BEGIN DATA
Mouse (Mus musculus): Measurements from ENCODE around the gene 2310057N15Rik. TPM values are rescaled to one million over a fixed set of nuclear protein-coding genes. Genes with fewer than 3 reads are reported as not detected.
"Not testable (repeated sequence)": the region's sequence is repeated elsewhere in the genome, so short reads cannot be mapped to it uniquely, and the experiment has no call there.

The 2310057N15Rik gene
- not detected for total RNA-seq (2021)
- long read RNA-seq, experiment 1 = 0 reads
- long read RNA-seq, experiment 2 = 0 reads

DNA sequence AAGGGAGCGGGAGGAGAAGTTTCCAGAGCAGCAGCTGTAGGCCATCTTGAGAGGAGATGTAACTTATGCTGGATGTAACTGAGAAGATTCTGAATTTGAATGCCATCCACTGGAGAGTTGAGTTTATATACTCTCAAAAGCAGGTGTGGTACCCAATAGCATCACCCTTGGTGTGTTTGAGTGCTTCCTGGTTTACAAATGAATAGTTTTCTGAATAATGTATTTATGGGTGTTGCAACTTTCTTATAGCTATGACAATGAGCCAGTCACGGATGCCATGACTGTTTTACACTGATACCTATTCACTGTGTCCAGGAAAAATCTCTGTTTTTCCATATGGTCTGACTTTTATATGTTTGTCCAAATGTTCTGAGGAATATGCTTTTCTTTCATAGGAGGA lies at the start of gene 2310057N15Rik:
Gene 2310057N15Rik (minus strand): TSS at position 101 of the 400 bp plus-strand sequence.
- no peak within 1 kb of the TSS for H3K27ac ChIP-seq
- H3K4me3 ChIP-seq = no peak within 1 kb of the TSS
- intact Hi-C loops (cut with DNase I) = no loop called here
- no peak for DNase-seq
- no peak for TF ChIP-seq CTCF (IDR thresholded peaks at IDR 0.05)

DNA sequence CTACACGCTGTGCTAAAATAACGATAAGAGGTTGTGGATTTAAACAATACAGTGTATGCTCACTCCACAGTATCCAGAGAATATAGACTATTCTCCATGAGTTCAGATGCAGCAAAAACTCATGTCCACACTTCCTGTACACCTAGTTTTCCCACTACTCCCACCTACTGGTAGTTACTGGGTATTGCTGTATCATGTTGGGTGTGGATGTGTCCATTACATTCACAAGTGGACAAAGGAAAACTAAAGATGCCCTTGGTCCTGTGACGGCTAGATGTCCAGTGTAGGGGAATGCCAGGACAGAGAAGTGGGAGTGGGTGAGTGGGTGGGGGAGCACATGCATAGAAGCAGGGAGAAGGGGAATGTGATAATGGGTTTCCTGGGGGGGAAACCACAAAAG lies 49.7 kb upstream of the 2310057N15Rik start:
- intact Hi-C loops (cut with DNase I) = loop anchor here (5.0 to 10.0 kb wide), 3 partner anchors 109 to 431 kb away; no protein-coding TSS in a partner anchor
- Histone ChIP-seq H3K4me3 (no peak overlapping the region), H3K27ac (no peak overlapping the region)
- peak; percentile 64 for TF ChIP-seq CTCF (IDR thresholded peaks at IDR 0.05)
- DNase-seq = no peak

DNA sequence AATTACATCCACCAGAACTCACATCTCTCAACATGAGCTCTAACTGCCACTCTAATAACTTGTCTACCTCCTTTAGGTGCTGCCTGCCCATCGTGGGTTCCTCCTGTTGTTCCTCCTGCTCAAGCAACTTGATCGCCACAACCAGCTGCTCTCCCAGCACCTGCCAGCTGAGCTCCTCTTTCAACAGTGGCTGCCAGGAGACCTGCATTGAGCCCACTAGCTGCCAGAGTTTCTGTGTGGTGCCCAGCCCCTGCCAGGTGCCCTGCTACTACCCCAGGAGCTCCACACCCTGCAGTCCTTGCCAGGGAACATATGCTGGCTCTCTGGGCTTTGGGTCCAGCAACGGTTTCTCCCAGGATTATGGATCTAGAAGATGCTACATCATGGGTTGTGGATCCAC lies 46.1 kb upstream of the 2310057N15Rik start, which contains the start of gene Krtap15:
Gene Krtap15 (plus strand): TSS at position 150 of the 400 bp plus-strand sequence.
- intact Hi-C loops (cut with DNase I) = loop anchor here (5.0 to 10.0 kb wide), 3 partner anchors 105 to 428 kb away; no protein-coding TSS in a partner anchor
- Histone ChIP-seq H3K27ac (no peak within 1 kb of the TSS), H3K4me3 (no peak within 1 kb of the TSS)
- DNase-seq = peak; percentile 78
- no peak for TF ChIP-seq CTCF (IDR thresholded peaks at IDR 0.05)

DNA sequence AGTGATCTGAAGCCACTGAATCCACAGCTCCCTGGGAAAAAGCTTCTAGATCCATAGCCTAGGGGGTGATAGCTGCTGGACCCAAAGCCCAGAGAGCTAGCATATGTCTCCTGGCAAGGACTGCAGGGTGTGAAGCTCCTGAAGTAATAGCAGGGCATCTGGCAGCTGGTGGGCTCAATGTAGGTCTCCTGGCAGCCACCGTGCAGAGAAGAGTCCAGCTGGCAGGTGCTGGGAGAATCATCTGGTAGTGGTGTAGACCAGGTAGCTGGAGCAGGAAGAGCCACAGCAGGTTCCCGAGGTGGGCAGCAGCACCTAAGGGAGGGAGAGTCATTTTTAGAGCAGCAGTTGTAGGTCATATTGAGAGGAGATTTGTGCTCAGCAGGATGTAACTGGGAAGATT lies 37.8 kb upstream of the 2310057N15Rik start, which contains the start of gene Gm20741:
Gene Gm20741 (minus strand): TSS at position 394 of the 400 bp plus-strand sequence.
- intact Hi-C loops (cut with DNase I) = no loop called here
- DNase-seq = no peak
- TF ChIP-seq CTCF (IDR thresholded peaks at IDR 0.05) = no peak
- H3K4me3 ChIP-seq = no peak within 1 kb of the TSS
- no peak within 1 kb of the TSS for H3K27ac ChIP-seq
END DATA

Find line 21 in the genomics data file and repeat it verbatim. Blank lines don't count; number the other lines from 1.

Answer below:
- intact Hi-C loops (cut with DNase I) = loop anchor here (5.0 to 10.0 kb wide), 3 partner anchors 105 to 428 kb away; no protein-coding TSS in a partner anchor